Rifelj: I would look for development that not only supports the tax base and brings jobs into our community, but that is beneficial for generations of residents. I will promote all that makes Wauwatosa wonderfully unique because the more we are a destination, the better we can control our destiny.

Joe Johnson, District 3

Age: 34

Address: 947 Currie Place

Years in Community: 5

Occupation: Attorney

Education: Juris Doctorate, University of Wisconsin Law School

Bachelor of Science in history, University of Wisconsin-Madison

Political History: This is the first time I have run for office.

Community Involvement: N/A

Family: Married for seven years to Sarah. Two children: Reed, 3, and Kyle, 10 months

Contact Info:




Nancy Welch, District 3

Age: 59

Address: 8213 Rockway Place

Years in Community: 18

Occupation: Urban planning consultant

Education: Bachelor of Arts, Oberlin College

Master of Architecture, University of Wisconsin-Milwaukee School of Architecture & Urban Planning

Political History: First run for public office

Community Involvement: Wauwatosa Historical Society, Red Raider Band Boosters, Wauwatosa Farmer's Market, Friends of the Monarch Trail, Milwaukee Riverkeeper, Grassroots Tosa, Glenview Heights Neighborhood Association, 30th Street Industrial Corridor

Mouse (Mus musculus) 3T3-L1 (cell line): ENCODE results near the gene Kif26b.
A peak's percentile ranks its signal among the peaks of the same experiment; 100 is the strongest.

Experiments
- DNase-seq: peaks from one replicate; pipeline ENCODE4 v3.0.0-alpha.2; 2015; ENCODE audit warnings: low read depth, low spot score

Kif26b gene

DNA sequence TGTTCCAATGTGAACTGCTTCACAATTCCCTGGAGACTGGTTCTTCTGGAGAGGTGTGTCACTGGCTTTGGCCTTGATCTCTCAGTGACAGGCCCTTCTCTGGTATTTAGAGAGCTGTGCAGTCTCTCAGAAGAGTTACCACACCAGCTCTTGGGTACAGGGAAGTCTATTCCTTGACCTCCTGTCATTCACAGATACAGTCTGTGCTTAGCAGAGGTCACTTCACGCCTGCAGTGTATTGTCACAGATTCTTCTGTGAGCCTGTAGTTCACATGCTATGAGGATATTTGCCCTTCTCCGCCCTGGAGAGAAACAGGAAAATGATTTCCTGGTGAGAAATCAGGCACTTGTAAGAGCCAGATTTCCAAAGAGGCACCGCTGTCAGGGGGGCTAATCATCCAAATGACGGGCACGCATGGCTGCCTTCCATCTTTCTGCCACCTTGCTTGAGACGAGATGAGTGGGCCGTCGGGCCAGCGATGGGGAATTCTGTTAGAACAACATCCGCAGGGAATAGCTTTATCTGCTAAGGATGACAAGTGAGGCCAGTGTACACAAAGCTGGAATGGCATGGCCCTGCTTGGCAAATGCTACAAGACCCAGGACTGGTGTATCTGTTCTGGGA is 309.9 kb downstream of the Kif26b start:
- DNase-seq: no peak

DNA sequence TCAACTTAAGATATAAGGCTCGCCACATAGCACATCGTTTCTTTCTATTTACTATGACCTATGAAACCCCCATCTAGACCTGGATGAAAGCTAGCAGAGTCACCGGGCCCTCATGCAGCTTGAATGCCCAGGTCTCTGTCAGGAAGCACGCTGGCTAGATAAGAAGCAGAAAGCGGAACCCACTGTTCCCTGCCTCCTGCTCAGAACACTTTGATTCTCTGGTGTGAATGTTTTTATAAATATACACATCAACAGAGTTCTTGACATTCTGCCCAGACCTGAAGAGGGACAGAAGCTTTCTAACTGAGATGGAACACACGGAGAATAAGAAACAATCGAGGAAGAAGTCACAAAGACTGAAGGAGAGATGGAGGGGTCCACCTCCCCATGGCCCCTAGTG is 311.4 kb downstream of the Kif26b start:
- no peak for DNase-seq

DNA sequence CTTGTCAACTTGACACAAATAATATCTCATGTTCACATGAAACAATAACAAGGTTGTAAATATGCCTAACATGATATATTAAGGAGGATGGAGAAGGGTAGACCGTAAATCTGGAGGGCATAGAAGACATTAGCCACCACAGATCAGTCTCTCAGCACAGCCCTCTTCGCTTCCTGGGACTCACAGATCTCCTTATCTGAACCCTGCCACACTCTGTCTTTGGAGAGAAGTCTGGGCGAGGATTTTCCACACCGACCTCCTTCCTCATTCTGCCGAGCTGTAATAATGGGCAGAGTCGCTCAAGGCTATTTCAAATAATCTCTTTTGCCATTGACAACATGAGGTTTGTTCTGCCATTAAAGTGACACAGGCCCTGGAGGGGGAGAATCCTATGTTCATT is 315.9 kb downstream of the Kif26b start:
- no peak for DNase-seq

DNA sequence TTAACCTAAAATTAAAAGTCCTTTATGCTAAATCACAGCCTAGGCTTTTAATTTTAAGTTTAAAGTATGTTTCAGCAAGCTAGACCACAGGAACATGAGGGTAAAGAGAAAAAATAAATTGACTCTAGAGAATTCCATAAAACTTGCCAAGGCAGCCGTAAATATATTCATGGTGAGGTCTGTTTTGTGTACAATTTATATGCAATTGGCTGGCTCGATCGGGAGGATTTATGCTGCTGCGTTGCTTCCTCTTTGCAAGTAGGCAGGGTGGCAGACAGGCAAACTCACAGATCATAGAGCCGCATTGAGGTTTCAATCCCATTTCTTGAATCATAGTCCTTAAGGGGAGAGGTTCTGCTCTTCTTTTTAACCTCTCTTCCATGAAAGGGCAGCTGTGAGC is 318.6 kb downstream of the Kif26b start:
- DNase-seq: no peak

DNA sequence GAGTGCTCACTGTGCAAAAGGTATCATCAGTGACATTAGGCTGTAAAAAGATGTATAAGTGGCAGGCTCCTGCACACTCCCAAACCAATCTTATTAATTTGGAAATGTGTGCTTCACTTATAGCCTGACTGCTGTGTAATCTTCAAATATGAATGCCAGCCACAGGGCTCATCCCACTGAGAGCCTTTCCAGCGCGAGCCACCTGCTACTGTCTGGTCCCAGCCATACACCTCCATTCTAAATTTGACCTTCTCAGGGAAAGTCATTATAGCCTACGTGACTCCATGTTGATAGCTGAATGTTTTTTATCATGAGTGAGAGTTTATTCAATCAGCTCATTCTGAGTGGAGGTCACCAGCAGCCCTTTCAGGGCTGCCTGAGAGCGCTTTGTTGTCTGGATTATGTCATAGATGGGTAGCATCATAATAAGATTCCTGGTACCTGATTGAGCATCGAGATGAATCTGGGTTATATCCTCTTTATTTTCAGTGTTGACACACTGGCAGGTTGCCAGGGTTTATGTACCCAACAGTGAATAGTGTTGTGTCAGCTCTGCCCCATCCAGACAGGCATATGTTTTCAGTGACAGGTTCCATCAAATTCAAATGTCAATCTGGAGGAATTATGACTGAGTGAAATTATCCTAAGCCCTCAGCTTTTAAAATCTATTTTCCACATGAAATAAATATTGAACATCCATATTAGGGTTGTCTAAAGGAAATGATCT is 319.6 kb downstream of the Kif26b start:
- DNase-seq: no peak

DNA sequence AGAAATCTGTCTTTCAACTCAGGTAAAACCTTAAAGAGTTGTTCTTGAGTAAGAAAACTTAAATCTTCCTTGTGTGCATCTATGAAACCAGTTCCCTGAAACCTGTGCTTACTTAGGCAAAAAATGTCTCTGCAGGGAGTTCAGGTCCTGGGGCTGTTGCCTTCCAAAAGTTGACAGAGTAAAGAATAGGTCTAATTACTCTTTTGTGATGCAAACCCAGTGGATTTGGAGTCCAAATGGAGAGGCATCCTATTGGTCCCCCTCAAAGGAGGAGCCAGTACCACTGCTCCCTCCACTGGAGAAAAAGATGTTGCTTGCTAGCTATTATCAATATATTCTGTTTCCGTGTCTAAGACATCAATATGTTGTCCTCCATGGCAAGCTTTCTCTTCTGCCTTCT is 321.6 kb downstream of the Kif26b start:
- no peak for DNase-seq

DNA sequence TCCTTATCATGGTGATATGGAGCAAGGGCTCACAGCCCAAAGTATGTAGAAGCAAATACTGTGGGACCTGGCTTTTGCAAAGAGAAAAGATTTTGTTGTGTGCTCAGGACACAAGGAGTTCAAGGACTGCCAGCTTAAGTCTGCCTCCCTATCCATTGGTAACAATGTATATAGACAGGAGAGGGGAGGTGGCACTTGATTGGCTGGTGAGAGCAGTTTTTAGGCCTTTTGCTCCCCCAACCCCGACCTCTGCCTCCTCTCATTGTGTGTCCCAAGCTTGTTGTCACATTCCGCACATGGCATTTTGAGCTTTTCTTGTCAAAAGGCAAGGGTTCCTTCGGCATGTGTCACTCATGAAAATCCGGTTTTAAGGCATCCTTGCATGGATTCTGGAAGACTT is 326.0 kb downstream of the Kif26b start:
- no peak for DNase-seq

Family: Husband David Plank, and grown children, Nathaniel and Kelsey

Contact Info:




Craig Wentzel, District 6

Age: 64

Address: 2344 N. 103rd St.

Years in Community: Raised in Wauwatosa then moved back here 24 years ago

Occupation: Part-time instructor at Milwaukee Area Technical College

Education: Wauwatosa West High School (1969)

Three years at University of Wisconsin-Madison

Technical training (welding) at MATC

Political History: None

Community Involvement: Treasurer, Grassroots Tosa

Member of SOS Wauwatosa

Family: Mother is a Wauwatosa resident and 30-year-old daughter living in Milwaukee

Contact Info:


Kelly K. Rifelj, District 6

Age: 38

Address: 2630 N. 85th St.

Years in Community: 10

Occupation: Education Policy Analyst

Education: Eisenhower High School, 1996

Bachelor of Science in Secondary Education and French, University of Wisconsin-Madison, 2000

Masters of Public Affairs from UW-Madison, 2007

Political History: I have never before run for public office.

Community Involvement: Teacher in Wauwatosa Public Schools in 2002-2003, parent of a child at McKinley Elementary School, regular volunteer at McKinley

Family: Husband Paul Rifelj, daughter Charlotte, age 6 and son Cole, age 4

Contact Info: